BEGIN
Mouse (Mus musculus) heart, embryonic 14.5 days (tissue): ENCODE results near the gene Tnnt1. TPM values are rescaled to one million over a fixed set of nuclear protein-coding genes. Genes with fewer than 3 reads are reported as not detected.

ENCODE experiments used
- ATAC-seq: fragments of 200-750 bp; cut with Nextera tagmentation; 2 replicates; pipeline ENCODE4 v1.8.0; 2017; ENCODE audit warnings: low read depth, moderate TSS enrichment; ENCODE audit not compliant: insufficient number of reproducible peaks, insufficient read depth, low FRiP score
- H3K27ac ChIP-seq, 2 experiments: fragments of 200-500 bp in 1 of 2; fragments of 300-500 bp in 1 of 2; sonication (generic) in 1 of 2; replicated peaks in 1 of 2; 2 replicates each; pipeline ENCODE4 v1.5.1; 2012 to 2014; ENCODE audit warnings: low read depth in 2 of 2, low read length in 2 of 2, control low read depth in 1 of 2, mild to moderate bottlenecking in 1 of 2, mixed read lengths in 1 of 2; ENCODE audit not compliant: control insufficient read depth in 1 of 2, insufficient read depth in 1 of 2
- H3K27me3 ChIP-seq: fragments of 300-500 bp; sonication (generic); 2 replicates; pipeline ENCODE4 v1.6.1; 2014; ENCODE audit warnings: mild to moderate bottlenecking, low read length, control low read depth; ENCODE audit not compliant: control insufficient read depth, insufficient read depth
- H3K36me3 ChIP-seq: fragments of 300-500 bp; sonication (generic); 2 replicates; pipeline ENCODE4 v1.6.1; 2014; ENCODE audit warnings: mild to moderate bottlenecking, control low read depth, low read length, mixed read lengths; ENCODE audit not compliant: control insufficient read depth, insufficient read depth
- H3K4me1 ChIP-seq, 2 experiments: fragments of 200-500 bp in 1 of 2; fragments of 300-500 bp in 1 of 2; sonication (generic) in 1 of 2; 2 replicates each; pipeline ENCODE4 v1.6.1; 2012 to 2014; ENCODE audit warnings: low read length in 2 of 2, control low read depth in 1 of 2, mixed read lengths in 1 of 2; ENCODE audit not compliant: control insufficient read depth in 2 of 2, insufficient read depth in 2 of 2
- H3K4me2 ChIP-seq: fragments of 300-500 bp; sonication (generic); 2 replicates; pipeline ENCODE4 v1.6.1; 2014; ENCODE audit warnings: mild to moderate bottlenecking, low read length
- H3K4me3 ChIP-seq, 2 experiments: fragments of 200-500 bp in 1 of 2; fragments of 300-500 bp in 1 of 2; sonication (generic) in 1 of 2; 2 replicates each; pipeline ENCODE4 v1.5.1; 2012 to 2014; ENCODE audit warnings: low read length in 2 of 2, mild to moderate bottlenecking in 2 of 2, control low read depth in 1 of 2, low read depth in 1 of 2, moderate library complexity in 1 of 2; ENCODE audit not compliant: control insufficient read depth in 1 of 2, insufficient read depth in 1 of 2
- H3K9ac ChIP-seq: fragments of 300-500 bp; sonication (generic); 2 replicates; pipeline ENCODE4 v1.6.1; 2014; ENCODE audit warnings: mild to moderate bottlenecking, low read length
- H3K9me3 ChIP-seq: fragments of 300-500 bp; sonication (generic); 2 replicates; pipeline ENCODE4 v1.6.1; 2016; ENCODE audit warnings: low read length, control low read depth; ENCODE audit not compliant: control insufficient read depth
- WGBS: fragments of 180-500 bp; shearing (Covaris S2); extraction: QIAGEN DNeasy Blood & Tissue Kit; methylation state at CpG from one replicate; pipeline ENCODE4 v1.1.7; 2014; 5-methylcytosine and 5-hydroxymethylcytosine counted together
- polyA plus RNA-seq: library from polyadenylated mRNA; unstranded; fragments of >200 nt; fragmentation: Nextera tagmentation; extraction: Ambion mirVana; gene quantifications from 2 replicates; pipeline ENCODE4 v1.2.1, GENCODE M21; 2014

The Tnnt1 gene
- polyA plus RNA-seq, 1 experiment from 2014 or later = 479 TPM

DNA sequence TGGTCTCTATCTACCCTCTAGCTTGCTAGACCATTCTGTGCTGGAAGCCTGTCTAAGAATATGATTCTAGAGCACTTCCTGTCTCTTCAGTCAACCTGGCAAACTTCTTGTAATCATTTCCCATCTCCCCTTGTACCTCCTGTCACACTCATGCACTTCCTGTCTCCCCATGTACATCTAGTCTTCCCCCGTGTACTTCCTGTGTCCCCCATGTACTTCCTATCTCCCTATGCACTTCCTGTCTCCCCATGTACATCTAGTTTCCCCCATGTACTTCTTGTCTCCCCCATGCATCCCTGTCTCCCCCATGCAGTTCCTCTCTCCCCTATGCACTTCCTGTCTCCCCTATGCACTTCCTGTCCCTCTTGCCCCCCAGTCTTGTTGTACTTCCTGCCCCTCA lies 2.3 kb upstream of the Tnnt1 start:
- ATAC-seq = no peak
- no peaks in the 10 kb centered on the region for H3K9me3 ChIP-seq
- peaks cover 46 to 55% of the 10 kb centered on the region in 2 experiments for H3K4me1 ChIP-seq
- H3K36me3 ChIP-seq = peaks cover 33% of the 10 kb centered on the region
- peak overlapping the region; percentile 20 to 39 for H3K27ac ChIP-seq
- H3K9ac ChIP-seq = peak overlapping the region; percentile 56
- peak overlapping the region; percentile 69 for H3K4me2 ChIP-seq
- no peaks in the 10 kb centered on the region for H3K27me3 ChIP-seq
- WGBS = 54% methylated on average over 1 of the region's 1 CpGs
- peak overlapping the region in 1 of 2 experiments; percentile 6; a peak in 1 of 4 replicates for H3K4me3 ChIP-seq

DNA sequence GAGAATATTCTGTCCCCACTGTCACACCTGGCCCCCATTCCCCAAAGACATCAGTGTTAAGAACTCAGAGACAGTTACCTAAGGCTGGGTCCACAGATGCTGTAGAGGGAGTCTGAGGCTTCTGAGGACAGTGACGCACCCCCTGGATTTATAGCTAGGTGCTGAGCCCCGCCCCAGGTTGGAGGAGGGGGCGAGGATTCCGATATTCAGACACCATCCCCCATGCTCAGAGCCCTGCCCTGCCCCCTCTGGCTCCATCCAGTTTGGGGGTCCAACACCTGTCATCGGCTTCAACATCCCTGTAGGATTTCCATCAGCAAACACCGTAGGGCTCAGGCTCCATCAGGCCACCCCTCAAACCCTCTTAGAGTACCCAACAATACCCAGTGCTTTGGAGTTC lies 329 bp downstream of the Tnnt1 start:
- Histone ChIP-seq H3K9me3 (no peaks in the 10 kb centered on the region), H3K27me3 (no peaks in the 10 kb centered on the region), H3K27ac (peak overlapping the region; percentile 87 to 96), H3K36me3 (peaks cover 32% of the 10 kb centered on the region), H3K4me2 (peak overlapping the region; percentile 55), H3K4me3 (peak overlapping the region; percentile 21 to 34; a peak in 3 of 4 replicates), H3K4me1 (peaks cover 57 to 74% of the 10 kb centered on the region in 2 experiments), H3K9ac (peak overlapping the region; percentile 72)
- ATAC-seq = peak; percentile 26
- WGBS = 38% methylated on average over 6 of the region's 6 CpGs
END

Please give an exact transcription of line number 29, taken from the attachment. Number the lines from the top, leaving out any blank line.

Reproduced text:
- ATAC-seq = peak; percentile 26